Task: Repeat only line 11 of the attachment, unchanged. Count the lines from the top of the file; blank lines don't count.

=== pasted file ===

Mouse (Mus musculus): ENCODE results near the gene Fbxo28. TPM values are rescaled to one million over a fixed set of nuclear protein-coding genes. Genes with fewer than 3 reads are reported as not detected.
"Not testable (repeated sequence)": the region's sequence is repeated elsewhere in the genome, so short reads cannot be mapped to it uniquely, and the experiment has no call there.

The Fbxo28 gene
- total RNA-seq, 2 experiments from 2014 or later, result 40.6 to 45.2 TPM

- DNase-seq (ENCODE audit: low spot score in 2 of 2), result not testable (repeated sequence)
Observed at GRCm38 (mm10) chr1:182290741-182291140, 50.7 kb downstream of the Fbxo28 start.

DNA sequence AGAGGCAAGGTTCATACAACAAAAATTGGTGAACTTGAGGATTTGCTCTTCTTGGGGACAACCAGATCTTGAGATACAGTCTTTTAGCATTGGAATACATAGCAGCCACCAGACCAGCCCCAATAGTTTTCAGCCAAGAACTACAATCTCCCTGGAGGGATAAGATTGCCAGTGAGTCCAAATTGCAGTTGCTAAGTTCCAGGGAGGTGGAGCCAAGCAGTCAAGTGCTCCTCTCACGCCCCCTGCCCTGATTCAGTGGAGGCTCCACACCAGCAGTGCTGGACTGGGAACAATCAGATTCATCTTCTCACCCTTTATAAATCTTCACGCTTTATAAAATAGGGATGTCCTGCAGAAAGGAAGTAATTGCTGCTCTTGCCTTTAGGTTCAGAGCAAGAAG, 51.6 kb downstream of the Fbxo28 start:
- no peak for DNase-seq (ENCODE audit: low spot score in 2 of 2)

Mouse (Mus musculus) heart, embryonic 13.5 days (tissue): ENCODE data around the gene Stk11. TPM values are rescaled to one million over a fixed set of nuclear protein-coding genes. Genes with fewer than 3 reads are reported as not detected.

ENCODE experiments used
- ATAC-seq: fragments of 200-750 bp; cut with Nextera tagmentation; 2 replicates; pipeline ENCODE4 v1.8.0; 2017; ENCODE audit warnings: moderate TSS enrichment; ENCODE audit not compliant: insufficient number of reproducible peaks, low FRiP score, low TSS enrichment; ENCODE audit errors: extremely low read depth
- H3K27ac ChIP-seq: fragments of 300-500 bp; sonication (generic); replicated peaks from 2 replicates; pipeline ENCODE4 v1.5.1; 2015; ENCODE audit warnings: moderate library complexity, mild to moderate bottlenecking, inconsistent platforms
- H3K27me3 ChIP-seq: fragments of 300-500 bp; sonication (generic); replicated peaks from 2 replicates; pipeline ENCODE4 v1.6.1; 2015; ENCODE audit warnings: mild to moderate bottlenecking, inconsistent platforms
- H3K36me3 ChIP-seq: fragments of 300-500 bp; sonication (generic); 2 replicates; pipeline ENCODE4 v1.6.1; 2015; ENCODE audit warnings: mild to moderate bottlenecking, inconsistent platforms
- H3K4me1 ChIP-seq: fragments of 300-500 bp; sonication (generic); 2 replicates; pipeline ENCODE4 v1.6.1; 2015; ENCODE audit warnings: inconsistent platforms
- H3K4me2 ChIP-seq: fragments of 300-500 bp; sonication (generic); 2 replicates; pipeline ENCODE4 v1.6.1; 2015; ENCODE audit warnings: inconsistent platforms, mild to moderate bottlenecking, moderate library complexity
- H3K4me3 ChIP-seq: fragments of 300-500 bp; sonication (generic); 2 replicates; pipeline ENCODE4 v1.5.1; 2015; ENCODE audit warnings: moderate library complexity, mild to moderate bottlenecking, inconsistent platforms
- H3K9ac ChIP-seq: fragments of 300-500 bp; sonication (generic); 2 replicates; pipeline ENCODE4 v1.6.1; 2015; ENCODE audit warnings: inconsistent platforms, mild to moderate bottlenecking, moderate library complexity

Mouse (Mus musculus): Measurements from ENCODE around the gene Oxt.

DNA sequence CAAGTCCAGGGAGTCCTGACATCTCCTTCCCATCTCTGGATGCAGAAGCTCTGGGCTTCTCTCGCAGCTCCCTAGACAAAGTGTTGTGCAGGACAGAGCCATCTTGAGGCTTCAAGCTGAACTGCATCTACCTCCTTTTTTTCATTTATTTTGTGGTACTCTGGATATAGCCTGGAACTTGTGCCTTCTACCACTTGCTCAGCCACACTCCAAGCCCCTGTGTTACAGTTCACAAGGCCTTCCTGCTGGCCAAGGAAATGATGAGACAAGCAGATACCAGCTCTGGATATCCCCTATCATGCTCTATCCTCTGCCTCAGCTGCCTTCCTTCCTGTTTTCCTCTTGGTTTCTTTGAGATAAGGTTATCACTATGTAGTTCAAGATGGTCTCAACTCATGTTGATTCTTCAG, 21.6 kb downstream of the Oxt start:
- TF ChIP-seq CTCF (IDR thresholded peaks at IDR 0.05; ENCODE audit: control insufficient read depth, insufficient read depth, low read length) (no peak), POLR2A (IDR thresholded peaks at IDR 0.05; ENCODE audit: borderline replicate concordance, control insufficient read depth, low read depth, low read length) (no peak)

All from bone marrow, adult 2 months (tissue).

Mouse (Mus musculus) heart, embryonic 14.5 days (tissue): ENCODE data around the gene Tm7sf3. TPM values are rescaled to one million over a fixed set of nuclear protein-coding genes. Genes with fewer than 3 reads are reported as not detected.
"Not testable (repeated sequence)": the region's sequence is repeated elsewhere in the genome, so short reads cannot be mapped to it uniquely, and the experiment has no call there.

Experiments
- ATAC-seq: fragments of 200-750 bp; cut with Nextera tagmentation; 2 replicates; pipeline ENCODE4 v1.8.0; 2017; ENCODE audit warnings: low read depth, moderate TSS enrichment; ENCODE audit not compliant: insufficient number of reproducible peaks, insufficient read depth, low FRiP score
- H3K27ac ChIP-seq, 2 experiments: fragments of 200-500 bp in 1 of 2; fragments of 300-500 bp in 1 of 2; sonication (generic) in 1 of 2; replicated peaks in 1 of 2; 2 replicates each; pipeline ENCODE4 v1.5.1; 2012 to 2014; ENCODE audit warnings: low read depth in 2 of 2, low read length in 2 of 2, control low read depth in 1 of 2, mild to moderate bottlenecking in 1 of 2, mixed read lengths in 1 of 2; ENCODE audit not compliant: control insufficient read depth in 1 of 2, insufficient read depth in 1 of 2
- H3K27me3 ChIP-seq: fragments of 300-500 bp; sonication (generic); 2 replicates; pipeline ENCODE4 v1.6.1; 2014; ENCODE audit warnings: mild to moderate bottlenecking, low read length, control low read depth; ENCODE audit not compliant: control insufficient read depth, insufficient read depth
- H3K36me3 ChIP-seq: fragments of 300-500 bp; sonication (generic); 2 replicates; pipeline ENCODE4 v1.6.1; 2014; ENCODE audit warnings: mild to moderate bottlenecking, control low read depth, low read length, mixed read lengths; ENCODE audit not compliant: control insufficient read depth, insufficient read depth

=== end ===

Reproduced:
- ATAC-seq: fragments of 200-750 bp; cut with Nextera tagmentation; 2 replicates; pipeline ENCODE4 v1.8.0; 2017; ENCODE audit warnings: moderate TSS enrichment; ENCODE audit not compliant: insufficient number of reproducible peaks, low FRiP score, low TSS enrichment; ENCODE audit errors: extremely low read depth